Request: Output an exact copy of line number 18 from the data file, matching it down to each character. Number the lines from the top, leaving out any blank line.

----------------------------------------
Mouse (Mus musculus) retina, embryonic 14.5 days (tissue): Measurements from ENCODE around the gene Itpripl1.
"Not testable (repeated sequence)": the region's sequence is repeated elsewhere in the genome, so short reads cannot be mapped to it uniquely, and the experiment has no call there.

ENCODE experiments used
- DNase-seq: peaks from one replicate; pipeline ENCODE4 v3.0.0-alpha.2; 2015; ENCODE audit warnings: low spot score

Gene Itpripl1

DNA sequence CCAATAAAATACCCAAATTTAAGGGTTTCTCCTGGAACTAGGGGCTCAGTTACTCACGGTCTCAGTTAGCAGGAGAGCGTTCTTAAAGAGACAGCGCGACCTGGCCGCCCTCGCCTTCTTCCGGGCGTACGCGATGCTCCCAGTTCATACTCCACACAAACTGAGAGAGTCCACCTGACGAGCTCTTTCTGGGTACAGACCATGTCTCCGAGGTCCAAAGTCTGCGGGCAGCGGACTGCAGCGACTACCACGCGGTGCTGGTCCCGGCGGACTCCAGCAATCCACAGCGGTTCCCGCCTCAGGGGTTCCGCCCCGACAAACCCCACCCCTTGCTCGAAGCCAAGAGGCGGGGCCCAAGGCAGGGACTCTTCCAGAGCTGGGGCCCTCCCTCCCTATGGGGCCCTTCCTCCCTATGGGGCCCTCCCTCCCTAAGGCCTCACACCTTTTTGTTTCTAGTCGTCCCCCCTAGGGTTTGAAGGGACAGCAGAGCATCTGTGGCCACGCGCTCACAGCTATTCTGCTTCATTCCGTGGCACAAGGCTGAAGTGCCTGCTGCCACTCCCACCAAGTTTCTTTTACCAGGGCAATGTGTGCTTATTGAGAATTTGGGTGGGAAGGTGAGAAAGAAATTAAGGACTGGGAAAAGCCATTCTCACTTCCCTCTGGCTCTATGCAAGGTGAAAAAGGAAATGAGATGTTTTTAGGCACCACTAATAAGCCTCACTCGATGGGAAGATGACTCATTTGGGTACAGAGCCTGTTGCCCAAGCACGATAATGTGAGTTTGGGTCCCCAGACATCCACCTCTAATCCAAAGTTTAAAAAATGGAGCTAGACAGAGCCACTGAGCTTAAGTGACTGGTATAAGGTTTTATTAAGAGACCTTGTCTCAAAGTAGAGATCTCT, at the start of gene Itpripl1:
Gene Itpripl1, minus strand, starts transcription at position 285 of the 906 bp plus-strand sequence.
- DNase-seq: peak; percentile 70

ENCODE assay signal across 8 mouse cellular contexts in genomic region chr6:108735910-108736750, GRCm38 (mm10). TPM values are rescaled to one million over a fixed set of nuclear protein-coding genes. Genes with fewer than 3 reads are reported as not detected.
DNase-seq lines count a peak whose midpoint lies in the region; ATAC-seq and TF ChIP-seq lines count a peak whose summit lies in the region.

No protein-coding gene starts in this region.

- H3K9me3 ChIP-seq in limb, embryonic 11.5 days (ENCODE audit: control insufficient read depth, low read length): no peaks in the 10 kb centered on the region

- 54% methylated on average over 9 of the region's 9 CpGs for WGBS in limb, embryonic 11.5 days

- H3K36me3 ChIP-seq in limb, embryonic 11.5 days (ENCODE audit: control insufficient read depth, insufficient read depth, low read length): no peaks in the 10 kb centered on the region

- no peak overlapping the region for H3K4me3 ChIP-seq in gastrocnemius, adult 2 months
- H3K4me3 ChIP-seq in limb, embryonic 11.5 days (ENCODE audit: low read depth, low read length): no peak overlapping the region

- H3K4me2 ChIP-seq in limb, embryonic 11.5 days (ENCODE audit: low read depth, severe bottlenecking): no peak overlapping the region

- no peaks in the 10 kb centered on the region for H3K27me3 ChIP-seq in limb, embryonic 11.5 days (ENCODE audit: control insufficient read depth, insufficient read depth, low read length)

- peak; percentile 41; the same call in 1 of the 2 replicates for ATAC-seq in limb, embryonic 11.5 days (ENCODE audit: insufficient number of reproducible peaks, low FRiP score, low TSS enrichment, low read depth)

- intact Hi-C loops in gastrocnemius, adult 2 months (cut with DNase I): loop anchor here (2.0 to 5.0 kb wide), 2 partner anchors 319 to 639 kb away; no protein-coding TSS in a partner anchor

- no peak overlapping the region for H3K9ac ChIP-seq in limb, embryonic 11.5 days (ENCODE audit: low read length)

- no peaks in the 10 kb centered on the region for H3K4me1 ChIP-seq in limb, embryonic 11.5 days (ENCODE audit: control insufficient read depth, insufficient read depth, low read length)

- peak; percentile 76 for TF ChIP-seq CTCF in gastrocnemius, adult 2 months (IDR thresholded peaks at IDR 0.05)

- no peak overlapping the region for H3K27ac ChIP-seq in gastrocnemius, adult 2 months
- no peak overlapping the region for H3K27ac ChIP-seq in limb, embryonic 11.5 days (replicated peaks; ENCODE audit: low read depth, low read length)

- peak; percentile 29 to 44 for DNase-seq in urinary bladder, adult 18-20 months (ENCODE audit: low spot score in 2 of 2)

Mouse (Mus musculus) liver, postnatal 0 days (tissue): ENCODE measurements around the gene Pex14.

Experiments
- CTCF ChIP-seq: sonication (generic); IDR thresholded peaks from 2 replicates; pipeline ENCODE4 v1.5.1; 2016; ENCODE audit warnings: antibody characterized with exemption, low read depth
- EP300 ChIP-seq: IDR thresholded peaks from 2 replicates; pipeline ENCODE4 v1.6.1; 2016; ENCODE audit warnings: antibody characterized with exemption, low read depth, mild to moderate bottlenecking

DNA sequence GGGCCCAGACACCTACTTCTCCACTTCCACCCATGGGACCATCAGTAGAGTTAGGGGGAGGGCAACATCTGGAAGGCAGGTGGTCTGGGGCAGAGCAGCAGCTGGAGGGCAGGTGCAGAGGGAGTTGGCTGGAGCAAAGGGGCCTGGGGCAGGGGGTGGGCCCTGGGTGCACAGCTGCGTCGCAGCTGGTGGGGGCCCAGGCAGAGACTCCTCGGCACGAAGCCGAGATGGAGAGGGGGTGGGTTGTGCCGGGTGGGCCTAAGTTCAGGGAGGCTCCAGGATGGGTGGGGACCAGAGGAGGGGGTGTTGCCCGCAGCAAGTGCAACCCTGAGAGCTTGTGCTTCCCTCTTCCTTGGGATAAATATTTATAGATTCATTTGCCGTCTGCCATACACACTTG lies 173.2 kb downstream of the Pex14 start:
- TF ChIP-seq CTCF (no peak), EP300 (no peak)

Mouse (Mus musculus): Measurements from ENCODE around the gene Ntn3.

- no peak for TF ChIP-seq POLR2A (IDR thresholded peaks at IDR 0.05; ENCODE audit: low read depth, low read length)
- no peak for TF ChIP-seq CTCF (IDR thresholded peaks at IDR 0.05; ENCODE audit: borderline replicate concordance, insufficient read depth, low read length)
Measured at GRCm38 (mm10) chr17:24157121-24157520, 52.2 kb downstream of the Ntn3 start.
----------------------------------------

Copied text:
- no peaks in the 10 kb centered on the region for H3K27me3 ChIP-seq in limb, embryonic 11.5 days (ENCODE audit: control insufficient read depth, insufficient read depth, low read length)